# Passing the speed of light

In physics questions, objects are shown to travel at relativistic speeds, like 0.6c or 0.8c. This is all hypothetical, right? So how come an answer which generates a speed above the speed of light is wrong? Wouldn't one be travelling faster than the speed of the light if you were travelling in a spaceship at the speed of light, but running from one end to the other end? When I asked my teacher this, he said that its not possible, even taken hypothetically. Why is this?

JesseM
In physics questions, objects are shown to travel at relativistic speeds, like 0.6c or 0.8c. This is all hypothetical, right? So how come an answer which generates a speed above the speed of light is wrong? Wouldn't one be travelling faster than the speed of the light if you were travelling in a spaceship at the speed of light, but running from one end to the other end? When I asked my teacher this, he said that its not possible, even taken hypothetically. Why is this?
It would take an infinite amount of energy to accelerate an object with mass to the speed of light in a finite amount of time, so it's impossible (the energy of an object with rest mass m and velocity v is $$E = \frac{mc^2}{\sqrt{1 - v^2/c^2}}$$). A variation on your question would be, "if you were traveling in a spaceship at 0.9c relative to the Earth, and you ran from back to front at 0.2c relative to the ship, wouldn't you be traveling at 1.1c relative to the Earth"? In this case the answer would be no because velocity addition works differently in relativity, you'd only be traveling at (0.9c + 0.2c)/(1 + 0.9*0.2) = 1.1c/1.18 = 0.9322c relative to the Earth.

jtbell
Mentor
This is all hypothetical, right?

At particle accelerators like Fermilab and CERN, physicists routinely produce particles traveling at large fractions of the speed of light. No matter how much energy they pump into the particles, they still have speeds below the speed of light, although very very very close to it.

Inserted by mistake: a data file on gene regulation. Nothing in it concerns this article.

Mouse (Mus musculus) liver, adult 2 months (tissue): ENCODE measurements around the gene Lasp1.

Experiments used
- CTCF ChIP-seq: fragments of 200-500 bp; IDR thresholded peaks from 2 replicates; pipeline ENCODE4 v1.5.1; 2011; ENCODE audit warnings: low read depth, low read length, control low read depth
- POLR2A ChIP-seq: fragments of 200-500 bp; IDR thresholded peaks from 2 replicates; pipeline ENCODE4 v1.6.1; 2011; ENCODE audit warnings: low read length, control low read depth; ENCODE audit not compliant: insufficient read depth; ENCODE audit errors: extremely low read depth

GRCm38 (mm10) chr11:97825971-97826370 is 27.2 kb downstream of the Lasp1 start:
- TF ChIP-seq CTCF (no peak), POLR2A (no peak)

DaveC426913
Gold Member
Wouldn't one be travelling faster than the speed of the light if you were travelling in a spaceship at the speed of light, but running from one end to the other end? When I asked my teacher this, he said that its not possible, even taken hypothetically. Why is this?
Inside your spaceship you would not experience any untoward effects. As far as you're concerned you're not moving at all, so you could run around as much as you wanted.

Outside your spaceship, from an external observer, you, and everything insde your spsceship would be greatly slowed down by time dilation, so you would appear to be almost frozen in your run. They would measure your combined speed at less than c.

DaveC426913
Gold Member
Look up Tachyon on the web. They were first proposed by A. Somerfeld. see
http://scienceworld.wolfram.com/physics/Tachyon.html

Just note that - so much as it is impossible for anything below the speed of light to accelerate to or past the speed of light - so it is impossible for tachyons to deccelerate to or below the speed of light.

I'm sorry if I'm doing something wrong here, but my question is close to this topic and I don't want to start a new one.

Anyways, I'm reading a book that says the following:

Let's start with two coherent electrons oscillating in unison. Next, let them go flying out in opposite directions.
...
Let's say the total spin of the system is zero, so thath if the spin of one electron is up, then you know automatically that the spin of the other electron is down. According to quantum theory, before you make a measurement, the electron is spinning neither up nor down, but exsists in a nether state where it is spinning both up and down simultaneously.
...
Even if the electrons are separated by many light-years, you instantly know the spin of the second as soon as you measure the spin of the first electron.
...
Did information really travel faster than light? Was Einstein wrong about the speed of light being the speed limit of the universe? Not really. Information did travel faster than the speed of light, but the information was random, and hence useless

Source: Michio Kaku, Physics of the Impossible, 1st edition, Anchor Books (2008).

I know the book has very little scientific value, but still the last quote interests me. How come the uselessness(?) of the information negates its speed? And how you determine "useless"? I mean if we have two bits (as in computers), the two bits independetly are usless, but once we tie them to a certain context it's very useful. I'm just beginning any heavier study on quantum mechanics and relativity, so I'm probably missing something here.

JesseM